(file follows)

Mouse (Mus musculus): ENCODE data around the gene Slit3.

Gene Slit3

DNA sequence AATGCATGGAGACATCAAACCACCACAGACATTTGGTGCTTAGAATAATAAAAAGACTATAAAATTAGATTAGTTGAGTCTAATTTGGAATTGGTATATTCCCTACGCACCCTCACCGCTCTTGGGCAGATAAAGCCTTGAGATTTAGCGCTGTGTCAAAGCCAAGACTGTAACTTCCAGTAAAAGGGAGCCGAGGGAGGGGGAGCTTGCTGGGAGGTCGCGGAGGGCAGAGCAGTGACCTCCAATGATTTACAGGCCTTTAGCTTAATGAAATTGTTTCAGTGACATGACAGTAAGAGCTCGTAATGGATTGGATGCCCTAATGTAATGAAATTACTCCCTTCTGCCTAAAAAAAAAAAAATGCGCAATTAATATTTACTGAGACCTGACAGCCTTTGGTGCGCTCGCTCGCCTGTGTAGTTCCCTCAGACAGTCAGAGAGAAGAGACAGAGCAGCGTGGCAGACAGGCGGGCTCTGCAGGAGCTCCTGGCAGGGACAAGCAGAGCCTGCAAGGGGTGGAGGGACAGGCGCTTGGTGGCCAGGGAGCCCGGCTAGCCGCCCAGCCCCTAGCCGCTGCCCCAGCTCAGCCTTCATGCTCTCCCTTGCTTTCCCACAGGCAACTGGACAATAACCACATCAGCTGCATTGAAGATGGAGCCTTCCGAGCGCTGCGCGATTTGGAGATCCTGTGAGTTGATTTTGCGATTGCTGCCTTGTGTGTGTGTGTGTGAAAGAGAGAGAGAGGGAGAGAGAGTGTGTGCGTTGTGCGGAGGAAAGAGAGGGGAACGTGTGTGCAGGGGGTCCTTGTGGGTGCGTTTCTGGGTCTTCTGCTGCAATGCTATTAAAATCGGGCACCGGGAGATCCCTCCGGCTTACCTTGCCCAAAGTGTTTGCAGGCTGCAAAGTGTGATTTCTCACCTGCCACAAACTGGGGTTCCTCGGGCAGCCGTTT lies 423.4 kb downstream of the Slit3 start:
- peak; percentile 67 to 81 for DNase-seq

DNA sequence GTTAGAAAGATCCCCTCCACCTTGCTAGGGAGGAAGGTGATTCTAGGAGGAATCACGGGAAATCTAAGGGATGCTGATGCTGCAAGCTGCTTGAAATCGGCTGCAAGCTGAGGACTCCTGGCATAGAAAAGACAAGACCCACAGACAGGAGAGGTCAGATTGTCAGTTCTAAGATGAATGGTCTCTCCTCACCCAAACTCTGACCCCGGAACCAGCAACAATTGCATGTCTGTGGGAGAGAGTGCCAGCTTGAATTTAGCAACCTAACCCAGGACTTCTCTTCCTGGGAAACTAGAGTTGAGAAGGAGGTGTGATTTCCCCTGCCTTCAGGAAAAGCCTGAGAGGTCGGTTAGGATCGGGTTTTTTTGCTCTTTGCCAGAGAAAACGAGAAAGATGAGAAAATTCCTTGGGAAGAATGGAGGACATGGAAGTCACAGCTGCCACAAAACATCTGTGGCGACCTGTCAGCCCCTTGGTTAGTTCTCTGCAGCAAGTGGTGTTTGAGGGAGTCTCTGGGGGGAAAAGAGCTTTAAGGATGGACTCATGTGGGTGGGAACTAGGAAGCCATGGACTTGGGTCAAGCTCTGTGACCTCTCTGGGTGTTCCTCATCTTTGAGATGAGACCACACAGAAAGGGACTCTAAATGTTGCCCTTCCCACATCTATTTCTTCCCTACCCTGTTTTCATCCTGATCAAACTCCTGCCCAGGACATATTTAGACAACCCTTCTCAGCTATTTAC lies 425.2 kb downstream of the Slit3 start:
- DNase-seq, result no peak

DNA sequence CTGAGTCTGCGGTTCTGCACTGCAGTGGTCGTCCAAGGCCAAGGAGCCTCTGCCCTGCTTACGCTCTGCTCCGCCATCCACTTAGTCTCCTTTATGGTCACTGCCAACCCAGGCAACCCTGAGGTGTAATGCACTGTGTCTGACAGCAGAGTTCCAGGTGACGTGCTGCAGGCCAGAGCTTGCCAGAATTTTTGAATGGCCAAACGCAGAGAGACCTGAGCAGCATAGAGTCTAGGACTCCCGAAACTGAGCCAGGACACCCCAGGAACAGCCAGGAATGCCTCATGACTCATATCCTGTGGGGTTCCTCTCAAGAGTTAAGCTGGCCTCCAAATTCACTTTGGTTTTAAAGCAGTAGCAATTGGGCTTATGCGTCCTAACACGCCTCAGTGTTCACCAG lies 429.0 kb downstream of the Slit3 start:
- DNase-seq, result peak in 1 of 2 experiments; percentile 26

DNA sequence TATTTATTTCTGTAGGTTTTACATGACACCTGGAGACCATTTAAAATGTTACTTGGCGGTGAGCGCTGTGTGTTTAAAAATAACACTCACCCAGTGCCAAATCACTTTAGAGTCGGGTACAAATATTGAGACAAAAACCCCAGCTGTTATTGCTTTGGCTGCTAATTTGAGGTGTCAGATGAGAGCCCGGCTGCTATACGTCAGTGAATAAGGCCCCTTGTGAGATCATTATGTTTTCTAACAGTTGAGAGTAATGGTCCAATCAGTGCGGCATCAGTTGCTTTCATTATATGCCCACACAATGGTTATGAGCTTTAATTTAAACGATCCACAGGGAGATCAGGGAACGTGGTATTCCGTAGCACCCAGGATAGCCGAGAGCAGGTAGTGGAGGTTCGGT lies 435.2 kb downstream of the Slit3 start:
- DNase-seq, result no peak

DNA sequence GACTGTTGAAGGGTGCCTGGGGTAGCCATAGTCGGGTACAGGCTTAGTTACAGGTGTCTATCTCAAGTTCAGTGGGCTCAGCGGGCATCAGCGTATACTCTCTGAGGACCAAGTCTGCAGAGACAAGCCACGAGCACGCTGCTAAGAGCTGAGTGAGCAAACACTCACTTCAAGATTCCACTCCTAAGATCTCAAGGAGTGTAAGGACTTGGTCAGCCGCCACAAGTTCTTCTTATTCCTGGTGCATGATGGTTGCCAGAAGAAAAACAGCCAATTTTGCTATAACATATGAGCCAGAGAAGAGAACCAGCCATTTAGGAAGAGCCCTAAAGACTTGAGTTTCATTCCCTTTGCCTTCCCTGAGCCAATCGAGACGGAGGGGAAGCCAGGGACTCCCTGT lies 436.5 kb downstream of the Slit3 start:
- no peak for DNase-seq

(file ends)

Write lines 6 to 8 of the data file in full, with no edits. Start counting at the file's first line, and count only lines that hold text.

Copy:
- DNase-seq, result no peak

DNA sequence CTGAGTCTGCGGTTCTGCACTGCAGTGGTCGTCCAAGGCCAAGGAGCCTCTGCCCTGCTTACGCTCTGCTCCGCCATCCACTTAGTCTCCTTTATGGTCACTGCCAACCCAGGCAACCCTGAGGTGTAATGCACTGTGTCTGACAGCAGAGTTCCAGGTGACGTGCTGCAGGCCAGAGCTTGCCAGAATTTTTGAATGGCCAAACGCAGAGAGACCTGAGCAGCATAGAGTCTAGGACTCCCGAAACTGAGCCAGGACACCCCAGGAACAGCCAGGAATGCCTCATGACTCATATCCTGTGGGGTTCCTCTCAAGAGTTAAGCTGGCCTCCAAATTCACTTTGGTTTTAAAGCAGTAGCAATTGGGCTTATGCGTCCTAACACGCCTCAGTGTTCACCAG lies 429.0 kb downstream of the Slit3 start:
- DNase-seq, result peak in 1 of 2 experiments; percentile 26